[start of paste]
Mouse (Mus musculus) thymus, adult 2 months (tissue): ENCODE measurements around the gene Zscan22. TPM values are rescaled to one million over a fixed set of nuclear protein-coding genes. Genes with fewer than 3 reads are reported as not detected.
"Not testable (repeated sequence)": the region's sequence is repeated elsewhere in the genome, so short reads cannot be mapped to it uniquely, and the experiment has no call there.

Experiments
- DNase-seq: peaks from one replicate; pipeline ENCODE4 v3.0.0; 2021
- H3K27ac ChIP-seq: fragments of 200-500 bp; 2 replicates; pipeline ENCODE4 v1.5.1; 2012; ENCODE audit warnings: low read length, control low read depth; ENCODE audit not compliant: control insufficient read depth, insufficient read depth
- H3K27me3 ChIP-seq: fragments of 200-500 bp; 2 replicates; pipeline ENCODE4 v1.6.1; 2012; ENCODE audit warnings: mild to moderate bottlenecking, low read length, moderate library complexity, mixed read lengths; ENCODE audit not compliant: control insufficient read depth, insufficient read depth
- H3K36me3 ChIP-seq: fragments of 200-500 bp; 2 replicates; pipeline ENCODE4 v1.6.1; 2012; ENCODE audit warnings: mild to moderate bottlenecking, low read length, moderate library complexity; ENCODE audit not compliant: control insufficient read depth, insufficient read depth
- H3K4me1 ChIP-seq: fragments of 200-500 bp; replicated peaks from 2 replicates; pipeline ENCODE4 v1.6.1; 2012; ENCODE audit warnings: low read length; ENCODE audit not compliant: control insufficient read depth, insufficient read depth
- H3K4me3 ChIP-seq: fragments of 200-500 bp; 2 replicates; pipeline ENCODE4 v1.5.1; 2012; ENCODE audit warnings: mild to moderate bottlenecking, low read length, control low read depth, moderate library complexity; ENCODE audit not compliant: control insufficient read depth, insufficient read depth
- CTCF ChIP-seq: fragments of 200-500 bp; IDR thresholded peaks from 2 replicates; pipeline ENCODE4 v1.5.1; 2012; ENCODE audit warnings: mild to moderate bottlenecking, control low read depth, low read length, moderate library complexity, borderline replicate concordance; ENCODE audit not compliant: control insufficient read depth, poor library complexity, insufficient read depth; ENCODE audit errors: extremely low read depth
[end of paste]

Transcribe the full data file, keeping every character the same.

Mouse (Mus musculus) thymus, adult 2 months (tissue): ENCODE measurements around the gene Zscan22. TPM values are rescaled to one million over a fixed set of nuclear protein-coding genes. Genes with fewer than 3 reads are reported as not detected.
"Not testable (repeated sequence)": the region's sequence is repeated elsewhere in the genome, so short reads cannot be mapped to it uniquely, and the experiment has no call there.

Experiments
- DNase-seq: peaks from one replicate; pipeline ENCODE4 v3.0.0; 2021
- H3K27ac ChIP-seq: fragments of 200-500 bp; 2 replicates; pipeline ENCODE4 v1.5.1; 2012; ENCODE audit warnings: low read length, control low read depth; ENCODE audit not compliant: control insufficient read depth, insufficient read depth
- H3K27me3 ChIP-seq: fragments of 200-500 bp; 2 replicates; pipeline ENCODE4 v1.6.1; 2012; ENCODE audit warnings: mild to moderate bottlenecking, low read length, moderate library complexity, mixed read lengths; ENCODE audit not compliant: control insufficient read depth, insufficient read depth
- H3K36me3 ChIP-seq: fragments of 200-500 bp; 2 replicates; pipeline ENCODE4 v1.6.1; 2012; ENCODE audit warnings: mild to moderate bottlenecking, low read length, moderate library complexity; ENCODE audit not compliant: control insufficient read depth, insufficient read depth
- H3K4me1 ChIP-seq: fragments of 200-500 bp; replicated peaks from 2 replicates; pipeline ENCODE4 v1.6.1; 2012; ENCODE audit warnings: low read length; ENCODE audit not compliant: control insufficient read depth, insufficient read depth
- H3K4me3 ChIP-seq: fragments of 200-500 bp; 2 replicates; pipeline ENCODE4 v1.5.1; 2012; ENCODE audit warnings: mild to moderate bottlenecking, low read length, control low read depth, moderate library complexity; ENCODE audit not compliant: control insufficient read depth, insufficient read depth
- CTCF ChIP-seq: fragments of 200-500 bp; IDR thresholded peaks from 2 replicates; pipeline ENCODE4 v1.5.1; 2012; ENCODE audit warnings: mild to moderate bottlenecking, control low read depth, low read length, moderate library complexity, borderline replicate concordance; ENCODE audit not compliant: control insufficient read depth, poor library complexity, insufficient read depth; ENCODE audit errors: extremely low read depth